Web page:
Cross training, different medium, same lesson

When one these days hears of cross training one generally thinks of karate, with kick boxing, or Judo and Muy Tai, and weight lifting, something along those lines. However I am not referring to that. I was speaking with a Zen master the other week, he had said I am perhaps too busy to do my Zen practice these days, at least go by and sit with him at the temple. I said not at all, do my Zazen every morning. He said ah sou ka. Also with your study of Tai Chi, Kyudo, Shakuhachi you are getting the Zen exposure, ne. I said, yes, when I practice my Shakuhachi at night I can feel the same state as doing sitting Zen. I understand how the old monks of Fuke sect used the Shakuhachi as a meditation method. Focus on the breath and the purity of sound is like the focus on my Chakra in Chan .

 
Recently with the frustration of my Kyudo practice it is a mental and somewhat of a spiritual challenge moving forward. Not as far as continuing, that is a given, but the motivation to strive forward. Overcoming the plateau I spoke of last post. More so now fully understanding it is not just about hitting, technique, the form. There is very much the formless as we call it in Chan. The “form” need is strong, but the formless is stronger , harder to gasp. Still at my level it is more about the “form”, but can not forget the formless, otherwise the form is empty. This point was raised in my Shakuhachi class yesterday. It brought to mind a saying by Jimi Hendrix, ” it is easy to play the Blues, but hard to feel “. In Kyudo it would be it is easy to shoot a bow and arrow, but it is hard to do Kyudo. In TaiJi (Tai Chi) it is, doing the outer movement, the “Form”, without harmony of mind and spirit, the “form” is empty. 

Back to the frustration part. My Shakuhachi Sensei has a lecture with me after each class on the history and “spirit” of Shakuhachi. This latest lecture had this element in it on the difficulty of producing a steady, solid tone on the Shakuhachi. It said many times it can be so discouraging and frustrating one want to throw the instrument at something out of sheer desperation. Yet, he says it is precisely these moments of frustration and disappointment where we make our most progress. Really profound, deep music is born out of these experiences of frustration, sufferings, and disappointment ( failing a Shinsa) and well as from the joy of living and experience of happiness ( passing). A Kung Fu uncle said, on pushing hands “sometime when we lose we win”.
 
Another interesting item was brought to my attention last night about sitting. I was sitting in the chair for my lesson and Sensei stopped me from my playing and said, your posture is wrong. You should sit like you are ready to stand. In the way of the Sword you are seated as though you need to stand and defend or attack at any moment. The same attitude is with the Shakuhachi, it is the sword. He then showed me the motion of standing whilst playing and standing whilst defending with the sword. Same footing, body position, attitude. Back straight, flowing up, maintaining Douzukuri. This brought to mind Kiza in Kyudo, and the Chan thought of inter-connection.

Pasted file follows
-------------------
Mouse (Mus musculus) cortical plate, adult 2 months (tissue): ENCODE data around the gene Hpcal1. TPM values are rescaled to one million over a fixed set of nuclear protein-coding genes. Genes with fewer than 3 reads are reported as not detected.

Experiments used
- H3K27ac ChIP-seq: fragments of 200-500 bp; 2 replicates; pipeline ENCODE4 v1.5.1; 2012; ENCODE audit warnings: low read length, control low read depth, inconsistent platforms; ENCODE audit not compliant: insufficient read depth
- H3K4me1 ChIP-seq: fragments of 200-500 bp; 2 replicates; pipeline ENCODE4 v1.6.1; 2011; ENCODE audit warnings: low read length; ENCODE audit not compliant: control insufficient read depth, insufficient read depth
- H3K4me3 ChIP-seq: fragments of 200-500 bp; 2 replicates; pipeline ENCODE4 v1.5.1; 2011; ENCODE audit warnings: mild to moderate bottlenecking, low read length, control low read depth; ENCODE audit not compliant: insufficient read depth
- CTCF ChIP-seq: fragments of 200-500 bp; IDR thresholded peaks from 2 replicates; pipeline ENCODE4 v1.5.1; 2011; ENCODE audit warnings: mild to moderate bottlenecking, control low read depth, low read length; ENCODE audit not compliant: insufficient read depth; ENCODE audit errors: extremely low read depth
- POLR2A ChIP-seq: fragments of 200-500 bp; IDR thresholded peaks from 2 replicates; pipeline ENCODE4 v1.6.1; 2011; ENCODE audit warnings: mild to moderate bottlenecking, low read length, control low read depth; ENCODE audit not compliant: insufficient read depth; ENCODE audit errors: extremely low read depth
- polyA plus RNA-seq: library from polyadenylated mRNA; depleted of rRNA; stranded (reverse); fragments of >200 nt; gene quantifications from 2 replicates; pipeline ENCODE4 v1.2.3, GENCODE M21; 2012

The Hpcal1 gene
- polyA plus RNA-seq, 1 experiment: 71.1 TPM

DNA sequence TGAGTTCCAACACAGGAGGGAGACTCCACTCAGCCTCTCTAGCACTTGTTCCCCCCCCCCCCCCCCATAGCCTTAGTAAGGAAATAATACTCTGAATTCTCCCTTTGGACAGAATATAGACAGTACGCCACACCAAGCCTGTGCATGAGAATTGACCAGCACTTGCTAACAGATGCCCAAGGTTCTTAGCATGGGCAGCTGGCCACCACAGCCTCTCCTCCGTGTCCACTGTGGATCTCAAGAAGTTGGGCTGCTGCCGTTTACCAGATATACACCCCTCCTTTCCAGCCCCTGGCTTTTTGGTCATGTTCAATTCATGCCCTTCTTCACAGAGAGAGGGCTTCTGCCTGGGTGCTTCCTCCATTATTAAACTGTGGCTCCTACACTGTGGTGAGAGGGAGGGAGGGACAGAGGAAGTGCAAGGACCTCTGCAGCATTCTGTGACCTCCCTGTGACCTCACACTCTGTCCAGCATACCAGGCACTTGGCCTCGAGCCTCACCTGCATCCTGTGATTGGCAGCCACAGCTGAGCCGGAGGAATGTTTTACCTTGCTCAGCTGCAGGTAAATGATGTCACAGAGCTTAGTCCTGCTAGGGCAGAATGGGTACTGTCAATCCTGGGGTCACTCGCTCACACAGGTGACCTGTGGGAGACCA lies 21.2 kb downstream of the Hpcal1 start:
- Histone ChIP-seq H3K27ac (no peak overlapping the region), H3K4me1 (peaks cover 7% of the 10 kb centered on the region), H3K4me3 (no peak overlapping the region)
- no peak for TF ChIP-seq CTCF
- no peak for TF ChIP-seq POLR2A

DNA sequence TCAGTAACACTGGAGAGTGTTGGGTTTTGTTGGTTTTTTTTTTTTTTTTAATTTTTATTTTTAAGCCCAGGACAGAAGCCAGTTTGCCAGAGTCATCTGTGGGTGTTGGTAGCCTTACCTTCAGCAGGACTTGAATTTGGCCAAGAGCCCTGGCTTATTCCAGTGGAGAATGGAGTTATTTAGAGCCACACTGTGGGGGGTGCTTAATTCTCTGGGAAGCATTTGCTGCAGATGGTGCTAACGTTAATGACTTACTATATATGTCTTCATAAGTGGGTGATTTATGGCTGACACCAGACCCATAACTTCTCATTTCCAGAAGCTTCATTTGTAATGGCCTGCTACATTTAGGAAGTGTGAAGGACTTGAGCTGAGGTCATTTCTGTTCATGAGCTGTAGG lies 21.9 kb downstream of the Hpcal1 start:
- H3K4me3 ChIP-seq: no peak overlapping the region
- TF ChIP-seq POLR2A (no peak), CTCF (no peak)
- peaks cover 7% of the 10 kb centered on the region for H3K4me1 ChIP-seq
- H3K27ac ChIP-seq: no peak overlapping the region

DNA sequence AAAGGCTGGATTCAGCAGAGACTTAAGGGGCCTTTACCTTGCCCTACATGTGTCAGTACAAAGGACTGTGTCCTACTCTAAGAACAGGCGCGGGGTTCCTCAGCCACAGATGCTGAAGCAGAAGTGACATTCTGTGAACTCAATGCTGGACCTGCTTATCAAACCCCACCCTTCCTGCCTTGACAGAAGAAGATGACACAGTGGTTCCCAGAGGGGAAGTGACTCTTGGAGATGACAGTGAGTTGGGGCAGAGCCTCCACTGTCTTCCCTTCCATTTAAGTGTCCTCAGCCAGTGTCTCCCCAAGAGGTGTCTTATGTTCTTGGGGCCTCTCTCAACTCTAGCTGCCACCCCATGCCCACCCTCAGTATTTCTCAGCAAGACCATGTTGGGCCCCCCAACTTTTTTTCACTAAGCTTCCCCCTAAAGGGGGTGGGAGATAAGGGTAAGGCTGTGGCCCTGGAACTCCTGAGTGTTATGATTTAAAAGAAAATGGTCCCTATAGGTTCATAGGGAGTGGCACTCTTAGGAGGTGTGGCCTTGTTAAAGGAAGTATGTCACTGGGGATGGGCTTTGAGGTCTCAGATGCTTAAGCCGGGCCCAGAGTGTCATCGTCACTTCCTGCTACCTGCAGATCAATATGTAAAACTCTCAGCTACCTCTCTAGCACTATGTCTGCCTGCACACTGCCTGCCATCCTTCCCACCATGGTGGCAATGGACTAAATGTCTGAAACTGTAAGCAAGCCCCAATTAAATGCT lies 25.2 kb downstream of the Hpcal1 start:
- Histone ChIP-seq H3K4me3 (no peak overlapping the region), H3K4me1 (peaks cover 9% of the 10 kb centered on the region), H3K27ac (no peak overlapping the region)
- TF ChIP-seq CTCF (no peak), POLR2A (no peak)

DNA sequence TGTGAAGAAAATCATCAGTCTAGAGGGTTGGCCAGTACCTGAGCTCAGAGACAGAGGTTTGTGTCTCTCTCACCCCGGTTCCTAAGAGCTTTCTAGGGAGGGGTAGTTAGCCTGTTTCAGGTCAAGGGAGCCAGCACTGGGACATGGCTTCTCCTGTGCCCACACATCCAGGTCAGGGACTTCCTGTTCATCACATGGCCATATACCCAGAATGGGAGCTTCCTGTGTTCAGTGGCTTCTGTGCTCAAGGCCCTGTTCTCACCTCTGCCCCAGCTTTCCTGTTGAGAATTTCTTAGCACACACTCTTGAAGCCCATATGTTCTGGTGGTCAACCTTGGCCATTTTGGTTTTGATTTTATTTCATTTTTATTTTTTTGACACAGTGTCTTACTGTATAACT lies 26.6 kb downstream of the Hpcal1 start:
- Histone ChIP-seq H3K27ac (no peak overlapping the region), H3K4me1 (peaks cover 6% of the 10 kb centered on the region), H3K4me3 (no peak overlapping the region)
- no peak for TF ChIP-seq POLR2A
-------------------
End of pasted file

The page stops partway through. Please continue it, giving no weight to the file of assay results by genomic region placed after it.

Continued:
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5 thoughts on “Cross training, different medium, same lesson

  1. Whenever I’ve tried to talk to other members of arts here about cross training it’s always the same, a kind of disregarding “sou ka…”. Not that everyone feels like this, just most of the people I’ve encountered. People talk in kyudo about “opening”. When we shoot we should “open”. I think this is specifically referring to our shoulders and release, but isn’t it also about the openness of our form? Openness of our acceptance of other arts? Other people? Is kyudo the ultimate hippy art? Shakuhachi sounds super cool. Great post.

    • Good point, “open” should be not limited to a physical action. The Kyuhon speaks of taking control of one’s “heart”. If one has control of it, then one should be able to open it, not only heart but the mind. In my Chan practice we seek to open our chakras, open our heart, open our mind, to understand, to feel that all things, people, life are connected. My Kung Fu Sensei would often say there is something to learn from everything, and everyone. _/|\_

    • BTW: i recommend this book highly:
      Blowing Zen – finding an Authentic Life, by Ray Brooks.
      A story about a British Guy who comes to Japan, and finds the Shakuhachi. He studies and has a number of interesting encounters with unexpected people and the customs of Japan. Excellent reading!

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